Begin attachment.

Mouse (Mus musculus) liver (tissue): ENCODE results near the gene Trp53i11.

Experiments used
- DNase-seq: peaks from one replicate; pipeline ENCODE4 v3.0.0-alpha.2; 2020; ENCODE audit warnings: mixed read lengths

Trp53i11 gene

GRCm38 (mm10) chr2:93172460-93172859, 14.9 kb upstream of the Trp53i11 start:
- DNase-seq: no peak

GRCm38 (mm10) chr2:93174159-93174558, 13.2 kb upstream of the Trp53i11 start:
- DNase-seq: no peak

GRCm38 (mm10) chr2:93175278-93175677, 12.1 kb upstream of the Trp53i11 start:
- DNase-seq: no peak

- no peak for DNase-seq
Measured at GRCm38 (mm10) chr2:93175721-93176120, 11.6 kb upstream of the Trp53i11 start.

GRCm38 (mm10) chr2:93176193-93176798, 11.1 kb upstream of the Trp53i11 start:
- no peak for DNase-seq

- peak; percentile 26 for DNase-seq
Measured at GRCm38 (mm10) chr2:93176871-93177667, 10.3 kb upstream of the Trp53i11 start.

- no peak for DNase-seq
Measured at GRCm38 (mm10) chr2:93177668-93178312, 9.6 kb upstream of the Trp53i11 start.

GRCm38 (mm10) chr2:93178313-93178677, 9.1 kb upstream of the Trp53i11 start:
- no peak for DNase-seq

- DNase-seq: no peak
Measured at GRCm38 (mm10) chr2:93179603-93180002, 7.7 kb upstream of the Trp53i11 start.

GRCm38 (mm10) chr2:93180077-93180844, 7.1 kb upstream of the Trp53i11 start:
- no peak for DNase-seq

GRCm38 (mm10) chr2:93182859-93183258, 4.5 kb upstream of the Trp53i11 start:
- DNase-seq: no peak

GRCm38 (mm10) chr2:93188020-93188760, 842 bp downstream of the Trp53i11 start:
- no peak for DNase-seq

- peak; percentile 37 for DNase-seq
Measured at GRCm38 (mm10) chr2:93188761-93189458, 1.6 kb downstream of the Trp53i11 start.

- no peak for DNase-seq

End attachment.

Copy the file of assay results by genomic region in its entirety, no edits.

Mouse (Mus musculus) liver (tissue): ENCODE results near the gene Trp53i11.

Experiments used
- DNase-seq: peaks from one replicate; pipeline ENCODE4 v3.0.0-alpha.2; 2020; ENCODE audit warnings: mixed read lengths

Trp53i11 gene

GRCm38 (mm10) chr2:93172460-93172859, 14.9 kb upstream of the Trp53i11 start:
- DNase-seq: no peak

GRCm38 (mm10) chr2:93174159-93174558, 13.2 kb upstream of the Trp53i11 start:
- DNase-seq: no peak

GRCm38 (mm10) chr2:93175278-93175677, 12.1 kb upstream of the Trp53i11 start:
- DNase-seq: no peak

- no peak for DNase-seq
Measured at GRCm38 (mm10) chr2:93175721-93176120, 11.6 kb upstream of the Trp53i11 start.

GRCm38 (mm10) chr2:93176193-93176798, 11.1 kb upstream of the Trp53i11 start:
- no peak for DNase-seq

- peak; percentile 26 for DNase-seq
Measured at GRCm38 (mm10) chr2:93176871-93177667, 10.3 kb upstream of the Trp53i11 start.

- no peak for DNase-seq
Measured at GRCm38 (mm10) chr2:93177668-93178312, 9.6 kb upstream of the Trp53i11 start.

GRCm38 (mm10) chr2:93178313-93178677, 9.1 kb upstream of the Trp53i11 start:
- no peak for DNase-seq

- DNase-seq: no peak
Measured at GRCm38 (mm10) chr2:93179603-93180002, 7.7 kb upstream of the Trp53i11 start.

GRCm38 (mm10) chr2:93180077-93180844, 7.1 kb upstream of the Trp53i11 start:
- no peak for DNase-seq

GRCm38 (mm10) chr2:93182859-93183258, 4.5 kb upstream of the Trp53i11 start:
- DNase-seq: no peak

GRCm38 (mm10) chr2:93188020-93188760, 842 bp downstream of the Trp53i11 start:
- no peak for DNase-seq

- peak; percentile 37 for DNase-seq
Measured at GRCm38 (mm10) chr2:93188761-93189458, 1.6 kb downstream of the Trp53i11 start.

- no peak for DNase-seq